which is the prior average information in the data density minus the information in the prior density.
The following theorem proposed by Zellner provides the formula for the MDIP prior.
Theorem: The MDIP prior is given by:
where
Proof. We have to maximize the function
Thus,
Therefore, the MDIP is a prior that leads to an emphasis on the information in the data density or likelihood function, that is, its information is weak in comparison with data information.
Zellner (1984) shows several interesting properties of MDIP and additional conditions that can also be imposed to the approach refleting given initial information.
Suppose that we do not have much prior information available about
where
Hence the MDIP prior is given by
Now combining the likelihood function given by
and the MDIP prior in (33), the posterior densitiy for the parameters
Proposition 2: For the parameters of the Gompertz distribution, the posterior distribution given in (35) under the corresponding MDIP prior
Proof. Indeed,
Now, we consider a substituition of variables in the integral above as
resulting in
where
Let us denote
where
Now consider
where
for 0
From (36) we have
which is not possible to obtain an analytical expression for this integral. However, the software Mathematica gives a convergence result of the integral.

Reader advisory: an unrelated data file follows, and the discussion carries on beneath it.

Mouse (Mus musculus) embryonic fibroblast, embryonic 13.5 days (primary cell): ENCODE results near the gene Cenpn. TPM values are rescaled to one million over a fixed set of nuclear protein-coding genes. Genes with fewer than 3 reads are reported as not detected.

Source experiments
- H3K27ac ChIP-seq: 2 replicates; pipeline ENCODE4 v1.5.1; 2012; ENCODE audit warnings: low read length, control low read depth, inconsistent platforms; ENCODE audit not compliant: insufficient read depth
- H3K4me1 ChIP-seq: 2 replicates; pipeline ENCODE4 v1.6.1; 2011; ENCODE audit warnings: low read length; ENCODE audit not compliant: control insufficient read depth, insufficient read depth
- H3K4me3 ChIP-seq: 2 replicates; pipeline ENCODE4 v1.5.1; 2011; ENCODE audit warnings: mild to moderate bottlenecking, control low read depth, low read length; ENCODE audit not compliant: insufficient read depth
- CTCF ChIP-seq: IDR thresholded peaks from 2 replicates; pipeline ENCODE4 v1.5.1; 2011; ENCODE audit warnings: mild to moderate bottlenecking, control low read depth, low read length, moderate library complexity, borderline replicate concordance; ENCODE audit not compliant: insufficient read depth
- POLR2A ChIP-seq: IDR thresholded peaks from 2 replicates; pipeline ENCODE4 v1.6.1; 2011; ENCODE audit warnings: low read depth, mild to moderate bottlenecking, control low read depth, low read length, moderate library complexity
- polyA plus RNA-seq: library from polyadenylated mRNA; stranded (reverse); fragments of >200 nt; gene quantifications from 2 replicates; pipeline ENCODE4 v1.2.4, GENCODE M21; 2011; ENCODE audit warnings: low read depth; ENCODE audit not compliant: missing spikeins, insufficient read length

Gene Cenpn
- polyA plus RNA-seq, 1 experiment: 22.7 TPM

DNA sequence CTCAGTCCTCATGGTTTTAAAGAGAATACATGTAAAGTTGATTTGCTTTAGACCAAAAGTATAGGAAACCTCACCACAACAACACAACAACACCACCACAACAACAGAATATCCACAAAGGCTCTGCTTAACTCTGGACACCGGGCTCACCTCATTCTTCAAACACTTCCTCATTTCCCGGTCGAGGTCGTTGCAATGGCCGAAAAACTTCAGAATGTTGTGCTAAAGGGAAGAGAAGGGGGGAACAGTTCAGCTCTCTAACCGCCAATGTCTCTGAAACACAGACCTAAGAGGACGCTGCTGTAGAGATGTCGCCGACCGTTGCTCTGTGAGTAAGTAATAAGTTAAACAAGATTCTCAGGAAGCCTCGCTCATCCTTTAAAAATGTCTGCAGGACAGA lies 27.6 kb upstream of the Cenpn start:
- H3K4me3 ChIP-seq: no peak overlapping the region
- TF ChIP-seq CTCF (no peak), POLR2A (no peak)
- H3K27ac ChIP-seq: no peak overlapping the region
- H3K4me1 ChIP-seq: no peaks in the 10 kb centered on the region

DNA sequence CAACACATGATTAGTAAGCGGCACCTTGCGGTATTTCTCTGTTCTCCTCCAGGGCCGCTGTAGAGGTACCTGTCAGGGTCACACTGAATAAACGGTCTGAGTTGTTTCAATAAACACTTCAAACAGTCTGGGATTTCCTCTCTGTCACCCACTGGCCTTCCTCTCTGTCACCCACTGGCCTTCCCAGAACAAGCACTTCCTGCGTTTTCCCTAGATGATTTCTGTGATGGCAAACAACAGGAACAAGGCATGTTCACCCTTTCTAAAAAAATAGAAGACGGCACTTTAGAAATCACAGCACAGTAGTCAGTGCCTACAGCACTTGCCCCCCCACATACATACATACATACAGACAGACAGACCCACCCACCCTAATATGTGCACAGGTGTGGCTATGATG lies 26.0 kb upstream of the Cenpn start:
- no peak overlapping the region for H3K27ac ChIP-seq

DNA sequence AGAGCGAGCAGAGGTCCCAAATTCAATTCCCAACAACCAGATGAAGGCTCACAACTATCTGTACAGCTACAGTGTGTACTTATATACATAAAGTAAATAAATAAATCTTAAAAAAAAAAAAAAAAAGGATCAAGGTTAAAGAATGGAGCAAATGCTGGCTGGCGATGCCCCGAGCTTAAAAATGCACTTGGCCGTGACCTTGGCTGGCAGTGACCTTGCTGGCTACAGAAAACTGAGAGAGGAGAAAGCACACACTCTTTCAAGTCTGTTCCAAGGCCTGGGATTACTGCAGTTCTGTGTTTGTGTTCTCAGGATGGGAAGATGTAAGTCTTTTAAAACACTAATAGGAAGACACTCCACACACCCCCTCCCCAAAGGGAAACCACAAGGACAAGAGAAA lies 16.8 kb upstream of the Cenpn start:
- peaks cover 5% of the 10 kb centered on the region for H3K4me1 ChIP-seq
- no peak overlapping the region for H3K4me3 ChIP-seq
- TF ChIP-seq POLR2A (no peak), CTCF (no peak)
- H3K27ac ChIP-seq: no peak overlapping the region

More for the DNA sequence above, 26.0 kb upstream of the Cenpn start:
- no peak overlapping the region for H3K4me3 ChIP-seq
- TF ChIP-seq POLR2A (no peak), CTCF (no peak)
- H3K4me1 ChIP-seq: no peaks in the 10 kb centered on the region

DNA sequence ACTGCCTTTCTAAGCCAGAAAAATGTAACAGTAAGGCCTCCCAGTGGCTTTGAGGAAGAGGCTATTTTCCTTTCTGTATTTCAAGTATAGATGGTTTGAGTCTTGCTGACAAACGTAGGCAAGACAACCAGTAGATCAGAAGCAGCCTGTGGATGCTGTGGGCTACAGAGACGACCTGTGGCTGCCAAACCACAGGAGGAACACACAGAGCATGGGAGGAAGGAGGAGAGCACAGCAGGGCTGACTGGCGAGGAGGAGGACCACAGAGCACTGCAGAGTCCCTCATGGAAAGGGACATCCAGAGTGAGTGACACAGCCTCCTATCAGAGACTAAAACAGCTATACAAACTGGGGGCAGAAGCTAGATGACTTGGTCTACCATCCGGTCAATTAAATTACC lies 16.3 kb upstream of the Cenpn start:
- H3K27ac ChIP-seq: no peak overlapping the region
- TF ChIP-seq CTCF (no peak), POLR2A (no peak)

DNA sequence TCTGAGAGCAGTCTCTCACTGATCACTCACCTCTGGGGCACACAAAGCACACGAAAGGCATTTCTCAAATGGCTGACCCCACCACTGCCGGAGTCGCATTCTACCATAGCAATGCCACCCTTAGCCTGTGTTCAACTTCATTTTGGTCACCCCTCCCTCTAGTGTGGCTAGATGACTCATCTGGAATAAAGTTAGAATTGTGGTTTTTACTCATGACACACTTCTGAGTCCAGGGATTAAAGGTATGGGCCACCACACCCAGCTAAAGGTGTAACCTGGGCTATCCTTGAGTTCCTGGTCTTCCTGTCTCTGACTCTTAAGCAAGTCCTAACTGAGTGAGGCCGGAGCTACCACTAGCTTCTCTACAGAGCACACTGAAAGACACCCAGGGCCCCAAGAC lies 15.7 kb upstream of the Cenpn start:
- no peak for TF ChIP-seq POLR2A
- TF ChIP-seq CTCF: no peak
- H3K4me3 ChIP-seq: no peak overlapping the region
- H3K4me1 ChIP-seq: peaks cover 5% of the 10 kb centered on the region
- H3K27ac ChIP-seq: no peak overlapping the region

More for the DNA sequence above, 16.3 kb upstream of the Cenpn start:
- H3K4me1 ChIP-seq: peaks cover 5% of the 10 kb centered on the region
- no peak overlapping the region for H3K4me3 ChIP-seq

PRIORS PROPOSED BY SINGPURWALLA
Singpurwalla (^{1988}) presented a procedure for the construction of the prior distribution with the use of expert opinion in order to estimate the parameters
Our aim is to derive the prior
Consider the median of
where
A gamma prior distribution is chosen to model the uncertainty about
with the parameters
Thus, we can determine the conditional prior distribution
Finally, the joint prior for
where the vector of parameters
ELICITED PRIOR
In this Section, we provide a methodology that permits the experts to use their knowledges about the reliability of an item through statements of percentiles. This method requires the derivation of prior predictive distribution for elicitation. Suppose that joint prior
for a fixed mission time
In order to elicit the four hyperparameters
for a given pth percentile elicited from the expert where
By considering Gompertz distribution, the reliability function
and assuming a joint prior
where
Using (42), (43) and (44), the probability in (42) becomes
Let
that is,
Since it is not possible to obtain a closed form for the integral (47), one possibility to work around this problem is to use the Laplace approximation.
Assuming
by expanding
where
We can write (47) as
Thus, the function
By applying Laplace approximation to the integral in (47) we have
where
We suppose that an expert can summarize his/her knowledge about the reliability of an item through statements of percentiles. Thus, we ask for
expert’s information in the form of four distinct percentiles
The nonlinear system composed by the equation (52) under the four pair of values
SIMULATIONS
In this section, we perform a simulation study to examine the behavior of the proposed methods under different conditions. We considered three different sample sizes;